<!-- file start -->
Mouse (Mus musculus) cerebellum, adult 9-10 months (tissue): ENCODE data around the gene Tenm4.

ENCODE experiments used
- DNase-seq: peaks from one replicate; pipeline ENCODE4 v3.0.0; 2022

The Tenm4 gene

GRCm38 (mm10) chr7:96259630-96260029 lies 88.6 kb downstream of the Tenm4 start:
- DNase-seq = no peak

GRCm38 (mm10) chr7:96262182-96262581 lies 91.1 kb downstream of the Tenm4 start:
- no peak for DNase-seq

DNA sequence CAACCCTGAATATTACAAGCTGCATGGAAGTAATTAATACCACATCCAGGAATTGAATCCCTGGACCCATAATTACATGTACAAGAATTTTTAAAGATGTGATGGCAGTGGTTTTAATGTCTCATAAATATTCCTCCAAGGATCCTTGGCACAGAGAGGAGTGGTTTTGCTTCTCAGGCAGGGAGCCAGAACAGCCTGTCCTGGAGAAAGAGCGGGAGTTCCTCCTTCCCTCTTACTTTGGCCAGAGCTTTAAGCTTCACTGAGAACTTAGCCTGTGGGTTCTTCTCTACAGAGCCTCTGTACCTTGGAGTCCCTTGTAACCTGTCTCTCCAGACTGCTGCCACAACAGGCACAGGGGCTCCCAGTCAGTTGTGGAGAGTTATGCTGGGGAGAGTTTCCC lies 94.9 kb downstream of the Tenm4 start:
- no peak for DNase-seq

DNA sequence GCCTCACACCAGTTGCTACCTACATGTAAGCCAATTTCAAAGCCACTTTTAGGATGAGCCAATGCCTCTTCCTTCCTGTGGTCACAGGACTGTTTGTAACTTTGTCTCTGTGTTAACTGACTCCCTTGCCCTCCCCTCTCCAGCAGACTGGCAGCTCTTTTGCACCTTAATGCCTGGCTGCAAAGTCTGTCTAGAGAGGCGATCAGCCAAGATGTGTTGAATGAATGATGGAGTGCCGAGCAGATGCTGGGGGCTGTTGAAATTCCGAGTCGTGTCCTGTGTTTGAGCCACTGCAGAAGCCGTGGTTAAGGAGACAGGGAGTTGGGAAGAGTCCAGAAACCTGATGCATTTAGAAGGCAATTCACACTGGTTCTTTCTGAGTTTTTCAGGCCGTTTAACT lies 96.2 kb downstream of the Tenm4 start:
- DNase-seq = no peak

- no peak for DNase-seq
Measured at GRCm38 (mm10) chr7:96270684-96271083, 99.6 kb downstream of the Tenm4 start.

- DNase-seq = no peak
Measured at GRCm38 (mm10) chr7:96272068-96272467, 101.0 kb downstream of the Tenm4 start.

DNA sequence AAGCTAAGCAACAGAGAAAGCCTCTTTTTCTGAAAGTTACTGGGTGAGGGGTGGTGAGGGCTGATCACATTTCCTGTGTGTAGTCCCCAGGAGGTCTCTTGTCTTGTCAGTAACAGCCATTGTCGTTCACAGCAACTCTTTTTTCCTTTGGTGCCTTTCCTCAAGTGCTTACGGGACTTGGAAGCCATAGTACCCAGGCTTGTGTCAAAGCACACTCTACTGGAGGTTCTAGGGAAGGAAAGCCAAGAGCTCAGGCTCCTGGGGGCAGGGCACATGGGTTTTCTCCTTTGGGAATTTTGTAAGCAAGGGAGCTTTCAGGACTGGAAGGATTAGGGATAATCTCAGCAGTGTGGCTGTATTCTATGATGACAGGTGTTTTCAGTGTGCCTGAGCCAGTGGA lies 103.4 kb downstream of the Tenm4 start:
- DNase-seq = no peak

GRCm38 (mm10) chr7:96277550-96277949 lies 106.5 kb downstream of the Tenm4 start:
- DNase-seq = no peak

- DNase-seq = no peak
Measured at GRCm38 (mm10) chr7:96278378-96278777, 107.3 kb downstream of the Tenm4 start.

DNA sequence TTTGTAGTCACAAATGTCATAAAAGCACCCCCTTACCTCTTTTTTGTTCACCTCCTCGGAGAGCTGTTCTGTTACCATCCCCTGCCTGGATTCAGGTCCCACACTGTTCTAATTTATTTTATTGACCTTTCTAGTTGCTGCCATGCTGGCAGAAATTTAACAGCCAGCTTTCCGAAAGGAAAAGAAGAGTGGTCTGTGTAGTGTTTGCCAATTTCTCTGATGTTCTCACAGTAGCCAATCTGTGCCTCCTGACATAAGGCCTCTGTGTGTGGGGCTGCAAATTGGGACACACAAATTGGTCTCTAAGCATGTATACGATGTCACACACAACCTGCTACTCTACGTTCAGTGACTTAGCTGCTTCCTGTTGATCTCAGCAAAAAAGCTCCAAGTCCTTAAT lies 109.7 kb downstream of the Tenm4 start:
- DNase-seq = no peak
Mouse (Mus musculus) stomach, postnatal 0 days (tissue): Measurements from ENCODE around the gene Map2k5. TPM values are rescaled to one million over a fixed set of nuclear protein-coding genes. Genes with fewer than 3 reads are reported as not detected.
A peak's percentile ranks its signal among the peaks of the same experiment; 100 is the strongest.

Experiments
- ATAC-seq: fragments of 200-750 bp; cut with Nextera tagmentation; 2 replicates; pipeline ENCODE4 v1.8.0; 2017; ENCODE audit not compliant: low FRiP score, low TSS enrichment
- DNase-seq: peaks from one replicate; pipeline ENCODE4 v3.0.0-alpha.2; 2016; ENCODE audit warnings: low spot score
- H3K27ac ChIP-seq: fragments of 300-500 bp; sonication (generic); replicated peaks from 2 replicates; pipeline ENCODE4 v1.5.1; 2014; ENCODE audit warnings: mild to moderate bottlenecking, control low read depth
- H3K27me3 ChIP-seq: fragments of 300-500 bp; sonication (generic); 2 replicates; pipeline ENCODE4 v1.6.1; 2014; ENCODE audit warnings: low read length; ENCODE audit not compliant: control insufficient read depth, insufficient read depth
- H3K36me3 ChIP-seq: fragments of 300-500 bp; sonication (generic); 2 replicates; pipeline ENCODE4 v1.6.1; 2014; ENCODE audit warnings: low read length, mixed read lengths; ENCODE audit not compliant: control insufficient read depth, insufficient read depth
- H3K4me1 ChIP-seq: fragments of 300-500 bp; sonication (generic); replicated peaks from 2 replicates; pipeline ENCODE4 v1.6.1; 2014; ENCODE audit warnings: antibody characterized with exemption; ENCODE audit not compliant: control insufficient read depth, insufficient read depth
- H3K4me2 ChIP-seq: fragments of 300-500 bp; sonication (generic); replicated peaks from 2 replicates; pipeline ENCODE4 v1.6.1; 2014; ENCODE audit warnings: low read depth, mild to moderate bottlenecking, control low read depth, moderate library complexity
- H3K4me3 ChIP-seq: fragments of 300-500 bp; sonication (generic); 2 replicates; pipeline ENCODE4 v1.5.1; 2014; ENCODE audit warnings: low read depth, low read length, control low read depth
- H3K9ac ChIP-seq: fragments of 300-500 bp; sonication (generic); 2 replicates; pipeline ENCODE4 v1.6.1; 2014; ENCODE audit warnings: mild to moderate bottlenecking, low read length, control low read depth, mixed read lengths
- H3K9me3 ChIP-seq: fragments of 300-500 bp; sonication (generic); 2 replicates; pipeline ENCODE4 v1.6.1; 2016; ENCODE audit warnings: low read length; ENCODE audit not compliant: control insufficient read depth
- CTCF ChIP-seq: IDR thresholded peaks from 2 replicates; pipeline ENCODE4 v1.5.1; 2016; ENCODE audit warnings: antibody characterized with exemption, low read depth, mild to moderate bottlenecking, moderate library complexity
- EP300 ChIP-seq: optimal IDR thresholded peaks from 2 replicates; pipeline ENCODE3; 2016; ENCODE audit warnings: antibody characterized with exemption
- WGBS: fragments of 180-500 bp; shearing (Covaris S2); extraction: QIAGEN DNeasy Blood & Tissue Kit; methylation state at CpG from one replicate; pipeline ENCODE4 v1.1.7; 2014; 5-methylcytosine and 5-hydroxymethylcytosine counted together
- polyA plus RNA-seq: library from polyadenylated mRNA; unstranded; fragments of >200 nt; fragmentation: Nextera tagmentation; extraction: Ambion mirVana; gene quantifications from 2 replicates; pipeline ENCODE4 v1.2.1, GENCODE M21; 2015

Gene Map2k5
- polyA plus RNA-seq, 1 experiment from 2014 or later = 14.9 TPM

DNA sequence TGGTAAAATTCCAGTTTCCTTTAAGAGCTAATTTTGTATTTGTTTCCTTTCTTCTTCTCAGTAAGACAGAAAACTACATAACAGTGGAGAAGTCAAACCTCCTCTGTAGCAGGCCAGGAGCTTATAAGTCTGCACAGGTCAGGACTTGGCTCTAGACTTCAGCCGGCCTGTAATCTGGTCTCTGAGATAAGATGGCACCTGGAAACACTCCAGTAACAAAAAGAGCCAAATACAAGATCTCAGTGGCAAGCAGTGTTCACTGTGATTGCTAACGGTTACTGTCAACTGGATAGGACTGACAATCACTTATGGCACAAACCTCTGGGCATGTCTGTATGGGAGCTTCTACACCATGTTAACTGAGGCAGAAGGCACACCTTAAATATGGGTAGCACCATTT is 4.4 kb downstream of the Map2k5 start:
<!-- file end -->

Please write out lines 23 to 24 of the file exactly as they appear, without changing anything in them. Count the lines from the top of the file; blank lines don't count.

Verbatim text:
DNA sequence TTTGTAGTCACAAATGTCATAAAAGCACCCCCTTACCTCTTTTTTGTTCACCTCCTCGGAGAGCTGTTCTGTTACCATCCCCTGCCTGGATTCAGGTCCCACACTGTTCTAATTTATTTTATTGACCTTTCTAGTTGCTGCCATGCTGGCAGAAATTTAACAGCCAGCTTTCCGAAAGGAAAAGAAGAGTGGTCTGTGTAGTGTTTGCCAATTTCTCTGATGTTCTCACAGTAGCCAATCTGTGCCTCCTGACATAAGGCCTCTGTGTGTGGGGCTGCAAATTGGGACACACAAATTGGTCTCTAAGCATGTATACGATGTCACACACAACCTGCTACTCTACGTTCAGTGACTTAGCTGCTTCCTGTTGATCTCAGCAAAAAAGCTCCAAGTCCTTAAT lies 109.7 kb downstream of the Tenm4 start:
- DNase-seq = no peak